+ The listener, using a FCD or not, who can demonstrate satisfactory
   reception of the telemetry in the same ways as described above, using
   the "smallest" possible receive antenna. The actual closing date for
   this part of the challenge will be announced later.

+ All other entrants who can demonstrate that they have been having FUN!

Please submit your "entries", including your location, station details
(including FCD serial number where applicable), postal address and
reports to: g0auk@amsat.org

[ANS thanks AMSAT-UK and Trevor, M5AKA for the above information]


SB SAT @ AMSAT $ANS-219.06
AMSAT History: 40th Anniversary of First Synchronous Satellite Proposal

AMSAT News Service Bulletin 219.06
August 7, 2011
BID: $ANS-219.06

July 24 marked the 40th anniversary of AMSAT's original SYNCART proposal
to NASA, in 1971, to fly a Synchronous Amateur Radio Transponder on NASA's
Applications Technology Satellite ATS-G. NASA's response to our proposal
appeared to be favorable, but unfortunately NASA cancelled the ATS-G

The SYNCART proposal is on AMSAT-DL's web site at for those who would
like to read it. It gives the justification why NASA should fly it for
free, listing a number of amateur experiments and applications, most of
which would still apply today.

The 1971 WARC on Space Technology was held around the same time
(June 7 - July 17, 1971, in Geneva). That's the ITU conference that
established the amateur-satellite service and allocated frequencies to it.

Several satellite manufacturers are now advertising that they host pay-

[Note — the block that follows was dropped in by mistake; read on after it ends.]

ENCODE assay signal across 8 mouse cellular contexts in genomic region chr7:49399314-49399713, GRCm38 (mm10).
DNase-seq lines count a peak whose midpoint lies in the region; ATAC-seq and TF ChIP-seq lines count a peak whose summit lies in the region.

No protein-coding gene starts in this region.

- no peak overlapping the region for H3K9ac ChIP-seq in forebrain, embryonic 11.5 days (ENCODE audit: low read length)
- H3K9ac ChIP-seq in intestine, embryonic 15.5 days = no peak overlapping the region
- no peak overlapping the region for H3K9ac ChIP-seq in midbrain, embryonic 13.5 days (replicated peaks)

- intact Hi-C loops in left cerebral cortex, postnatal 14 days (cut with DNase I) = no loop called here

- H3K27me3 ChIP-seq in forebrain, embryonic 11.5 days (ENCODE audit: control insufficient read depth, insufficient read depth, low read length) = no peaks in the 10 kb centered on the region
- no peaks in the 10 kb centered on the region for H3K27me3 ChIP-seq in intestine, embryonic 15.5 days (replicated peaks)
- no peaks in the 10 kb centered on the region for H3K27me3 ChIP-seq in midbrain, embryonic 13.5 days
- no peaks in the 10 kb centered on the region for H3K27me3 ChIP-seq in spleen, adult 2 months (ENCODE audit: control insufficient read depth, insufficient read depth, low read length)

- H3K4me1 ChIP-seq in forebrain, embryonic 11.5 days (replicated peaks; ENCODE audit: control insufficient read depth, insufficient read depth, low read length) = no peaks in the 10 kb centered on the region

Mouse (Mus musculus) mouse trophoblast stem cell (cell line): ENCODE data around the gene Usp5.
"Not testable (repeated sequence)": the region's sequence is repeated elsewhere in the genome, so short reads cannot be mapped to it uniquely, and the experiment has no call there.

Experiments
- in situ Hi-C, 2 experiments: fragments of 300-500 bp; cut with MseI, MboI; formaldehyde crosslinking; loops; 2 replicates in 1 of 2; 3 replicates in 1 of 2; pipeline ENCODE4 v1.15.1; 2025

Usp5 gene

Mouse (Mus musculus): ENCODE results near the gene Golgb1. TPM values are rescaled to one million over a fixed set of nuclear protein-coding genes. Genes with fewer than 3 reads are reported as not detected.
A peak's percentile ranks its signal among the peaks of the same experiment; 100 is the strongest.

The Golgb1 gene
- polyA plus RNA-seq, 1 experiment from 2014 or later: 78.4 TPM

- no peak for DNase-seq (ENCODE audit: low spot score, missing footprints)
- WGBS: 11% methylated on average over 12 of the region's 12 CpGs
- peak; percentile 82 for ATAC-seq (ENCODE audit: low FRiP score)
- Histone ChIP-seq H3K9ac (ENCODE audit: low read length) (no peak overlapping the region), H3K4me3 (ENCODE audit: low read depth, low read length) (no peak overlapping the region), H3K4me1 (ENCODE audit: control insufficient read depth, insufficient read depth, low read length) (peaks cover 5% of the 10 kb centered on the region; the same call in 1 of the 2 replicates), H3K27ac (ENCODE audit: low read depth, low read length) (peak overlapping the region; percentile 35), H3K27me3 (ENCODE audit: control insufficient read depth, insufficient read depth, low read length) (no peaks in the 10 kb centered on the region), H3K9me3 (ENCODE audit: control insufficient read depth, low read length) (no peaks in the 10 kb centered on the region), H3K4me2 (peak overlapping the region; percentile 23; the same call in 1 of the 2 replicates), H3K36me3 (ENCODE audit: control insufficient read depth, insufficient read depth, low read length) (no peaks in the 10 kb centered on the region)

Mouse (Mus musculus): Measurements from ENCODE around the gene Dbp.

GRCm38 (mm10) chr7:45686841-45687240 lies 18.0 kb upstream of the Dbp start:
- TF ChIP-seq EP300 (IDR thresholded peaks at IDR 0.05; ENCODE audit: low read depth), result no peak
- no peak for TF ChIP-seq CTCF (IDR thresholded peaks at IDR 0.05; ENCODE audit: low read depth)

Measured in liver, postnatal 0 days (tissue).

loads aboard their satellite platforms. Think how it would transform
amateur radio if we could get SYNCART packages aboard one or more of

Read a copy of the original proposal at:

AMSAT-DL article (in German) at:

[ANS thanks AMSAT Past President Perry Klein, W3PK for this information]


SB SAT @ AMSAT $ANS-219.07
ARISS Status - 1 August 2011

AMSAT News Service Bulletin 219.07
August 7, 2011
BID: $ANS-219.07

1. Successful ARISS Contact with United Space School

On Saturday, July 30 a successful Amateur Radio on the International Space
Station (ARISS) contact was held between students at United Space School in
Seabrook, Texas and Mike Fossum, KF5AQG on the ISS. Station W6SRJ in California
provided the connection. The United Space School is a once a year session of
high school students that meets in the NASA/Clear Lake 
Area.  Students come from
around the world for a two week session, during which they stay with local host
families while being mentored by astronauts, engineers, and 
scientists to design
a mission to Mars as their team project.  Class sessions are held at the
University of Houston at Clear Lake.  Students are given lessons on amateur
radio and through the ARISS contact they learn firsthand what spaceflight is
like.  They will use this knowledge in their team project, which they will
present to the Houston space community at the end of their session.

2. Astronaut Training Status

Mike Hopkins, KF5LJG is scheduled for an ARISS Basic Ops class on Monday,
August 1.  Hopkins is slated to fly with Expedition 37 in September 2013.

3. EE Times Runs ARISSat Blog

EE (Electronic Engineering) Times is running a blog called "Chips in 
Space - The
Building of an Amateur Satellite" that will run over the next few weeks
describing how the amateur radio satellite, ARISSat-1 was designed and built.
The first entry has been posted:

[ANS thanks Carol, KB3LKI, for the above information]


In addition to regular membership, AMSAT offers membership in the President's
Club. Members of the President's Club, as sustaining donors to AMSAT Project
Funds, will be eligible to receive additional benefits. Application forms are
available from the AMSAT Office.

This week's ANS Editor,
Lee McLamb, KU4OS
ku4os at amsat dot org

Via the ANS mailing list courtesy of AMSAT-NA